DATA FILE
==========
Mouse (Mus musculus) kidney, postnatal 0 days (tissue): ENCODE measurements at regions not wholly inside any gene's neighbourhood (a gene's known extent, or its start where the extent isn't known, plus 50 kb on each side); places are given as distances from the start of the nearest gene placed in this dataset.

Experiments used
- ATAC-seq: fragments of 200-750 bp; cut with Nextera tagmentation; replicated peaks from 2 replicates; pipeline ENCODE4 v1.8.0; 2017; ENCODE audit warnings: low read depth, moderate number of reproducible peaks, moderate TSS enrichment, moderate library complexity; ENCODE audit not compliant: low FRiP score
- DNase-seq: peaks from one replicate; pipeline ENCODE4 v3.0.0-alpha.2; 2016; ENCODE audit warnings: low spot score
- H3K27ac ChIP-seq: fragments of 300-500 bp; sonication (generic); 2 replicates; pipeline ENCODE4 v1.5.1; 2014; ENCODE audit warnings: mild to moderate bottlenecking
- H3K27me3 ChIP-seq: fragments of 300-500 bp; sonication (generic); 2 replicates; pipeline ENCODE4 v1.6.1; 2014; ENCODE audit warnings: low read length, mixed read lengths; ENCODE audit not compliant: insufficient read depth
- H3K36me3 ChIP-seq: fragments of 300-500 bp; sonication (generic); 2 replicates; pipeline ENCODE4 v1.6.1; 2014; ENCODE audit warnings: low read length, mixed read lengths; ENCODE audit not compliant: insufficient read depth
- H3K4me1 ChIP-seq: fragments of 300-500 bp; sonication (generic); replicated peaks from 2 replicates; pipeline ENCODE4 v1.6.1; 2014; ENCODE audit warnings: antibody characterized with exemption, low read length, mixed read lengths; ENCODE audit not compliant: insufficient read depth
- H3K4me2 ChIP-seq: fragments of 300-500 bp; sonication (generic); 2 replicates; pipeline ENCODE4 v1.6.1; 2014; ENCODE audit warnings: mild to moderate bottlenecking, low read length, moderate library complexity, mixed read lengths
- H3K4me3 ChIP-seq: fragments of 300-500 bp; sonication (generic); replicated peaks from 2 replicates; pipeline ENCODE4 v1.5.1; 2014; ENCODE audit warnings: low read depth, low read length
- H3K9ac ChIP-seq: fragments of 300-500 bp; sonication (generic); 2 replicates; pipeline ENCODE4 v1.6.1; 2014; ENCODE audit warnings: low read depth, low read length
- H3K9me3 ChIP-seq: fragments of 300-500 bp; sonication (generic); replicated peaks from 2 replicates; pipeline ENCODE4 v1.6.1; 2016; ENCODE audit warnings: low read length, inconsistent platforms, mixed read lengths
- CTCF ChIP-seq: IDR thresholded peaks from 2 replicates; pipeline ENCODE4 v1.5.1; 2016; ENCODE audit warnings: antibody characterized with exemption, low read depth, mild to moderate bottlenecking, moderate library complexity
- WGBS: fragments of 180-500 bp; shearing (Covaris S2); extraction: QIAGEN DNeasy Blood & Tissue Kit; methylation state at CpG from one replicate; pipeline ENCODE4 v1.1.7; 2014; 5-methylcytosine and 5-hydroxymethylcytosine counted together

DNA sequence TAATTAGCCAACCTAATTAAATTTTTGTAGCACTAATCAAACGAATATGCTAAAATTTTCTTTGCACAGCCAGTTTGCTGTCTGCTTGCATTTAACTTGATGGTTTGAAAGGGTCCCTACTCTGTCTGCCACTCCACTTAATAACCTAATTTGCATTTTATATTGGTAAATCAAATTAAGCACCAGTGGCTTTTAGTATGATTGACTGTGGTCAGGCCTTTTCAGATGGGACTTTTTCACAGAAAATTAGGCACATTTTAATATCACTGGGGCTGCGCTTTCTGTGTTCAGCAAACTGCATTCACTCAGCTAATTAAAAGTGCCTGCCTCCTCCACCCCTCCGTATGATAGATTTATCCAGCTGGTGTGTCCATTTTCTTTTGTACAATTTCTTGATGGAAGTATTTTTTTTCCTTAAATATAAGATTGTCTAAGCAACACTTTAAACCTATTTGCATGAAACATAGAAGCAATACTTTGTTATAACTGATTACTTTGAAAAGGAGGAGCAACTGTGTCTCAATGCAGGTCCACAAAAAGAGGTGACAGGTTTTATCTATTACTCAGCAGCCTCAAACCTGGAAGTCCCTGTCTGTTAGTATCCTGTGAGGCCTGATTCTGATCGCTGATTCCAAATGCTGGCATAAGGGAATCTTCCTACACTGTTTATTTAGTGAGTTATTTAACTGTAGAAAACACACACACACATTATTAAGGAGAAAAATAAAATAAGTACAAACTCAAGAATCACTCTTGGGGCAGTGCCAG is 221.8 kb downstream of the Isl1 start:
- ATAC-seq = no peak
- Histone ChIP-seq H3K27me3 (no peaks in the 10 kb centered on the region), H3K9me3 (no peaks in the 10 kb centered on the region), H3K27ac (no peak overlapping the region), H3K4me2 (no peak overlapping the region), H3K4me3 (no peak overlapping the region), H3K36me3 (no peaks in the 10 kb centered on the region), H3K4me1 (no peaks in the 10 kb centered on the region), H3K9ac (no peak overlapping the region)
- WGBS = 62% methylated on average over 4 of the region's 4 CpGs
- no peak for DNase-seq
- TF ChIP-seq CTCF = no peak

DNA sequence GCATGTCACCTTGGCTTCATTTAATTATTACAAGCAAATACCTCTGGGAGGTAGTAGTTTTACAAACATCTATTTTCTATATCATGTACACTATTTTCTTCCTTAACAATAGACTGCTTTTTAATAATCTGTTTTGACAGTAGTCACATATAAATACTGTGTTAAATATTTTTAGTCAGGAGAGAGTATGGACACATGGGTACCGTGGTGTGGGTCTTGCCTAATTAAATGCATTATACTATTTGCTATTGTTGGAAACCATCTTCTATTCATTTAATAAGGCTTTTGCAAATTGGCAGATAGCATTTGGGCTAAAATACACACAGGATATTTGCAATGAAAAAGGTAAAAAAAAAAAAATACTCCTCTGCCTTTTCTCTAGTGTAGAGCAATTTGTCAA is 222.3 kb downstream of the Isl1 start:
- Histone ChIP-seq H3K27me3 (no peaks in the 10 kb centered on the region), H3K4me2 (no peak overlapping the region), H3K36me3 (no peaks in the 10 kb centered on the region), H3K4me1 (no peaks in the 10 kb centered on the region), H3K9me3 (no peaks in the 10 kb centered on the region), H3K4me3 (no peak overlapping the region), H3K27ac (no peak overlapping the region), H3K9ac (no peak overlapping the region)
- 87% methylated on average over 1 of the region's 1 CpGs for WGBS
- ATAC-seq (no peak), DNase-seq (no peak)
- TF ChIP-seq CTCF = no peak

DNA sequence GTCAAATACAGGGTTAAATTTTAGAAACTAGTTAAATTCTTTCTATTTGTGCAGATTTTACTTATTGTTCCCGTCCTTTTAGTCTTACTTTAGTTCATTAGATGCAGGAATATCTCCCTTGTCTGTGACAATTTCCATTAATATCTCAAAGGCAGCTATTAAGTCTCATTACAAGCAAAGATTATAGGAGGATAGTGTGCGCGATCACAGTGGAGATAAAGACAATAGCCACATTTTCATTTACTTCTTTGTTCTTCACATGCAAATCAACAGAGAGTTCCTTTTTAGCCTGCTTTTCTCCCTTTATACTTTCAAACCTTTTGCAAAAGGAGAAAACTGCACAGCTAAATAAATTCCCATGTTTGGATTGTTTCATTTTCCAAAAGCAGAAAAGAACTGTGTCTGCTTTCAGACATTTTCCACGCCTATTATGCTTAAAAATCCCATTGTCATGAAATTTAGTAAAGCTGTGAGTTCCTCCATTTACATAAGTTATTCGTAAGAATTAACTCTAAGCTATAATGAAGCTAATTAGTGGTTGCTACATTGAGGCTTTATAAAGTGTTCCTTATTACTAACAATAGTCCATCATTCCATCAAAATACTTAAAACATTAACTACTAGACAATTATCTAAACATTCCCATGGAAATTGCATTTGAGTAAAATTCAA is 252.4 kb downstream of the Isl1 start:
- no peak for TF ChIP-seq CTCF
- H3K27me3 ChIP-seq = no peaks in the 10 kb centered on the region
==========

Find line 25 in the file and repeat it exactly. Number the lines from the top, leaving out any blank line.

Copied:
- TF ChIP-seq CTCF = no peak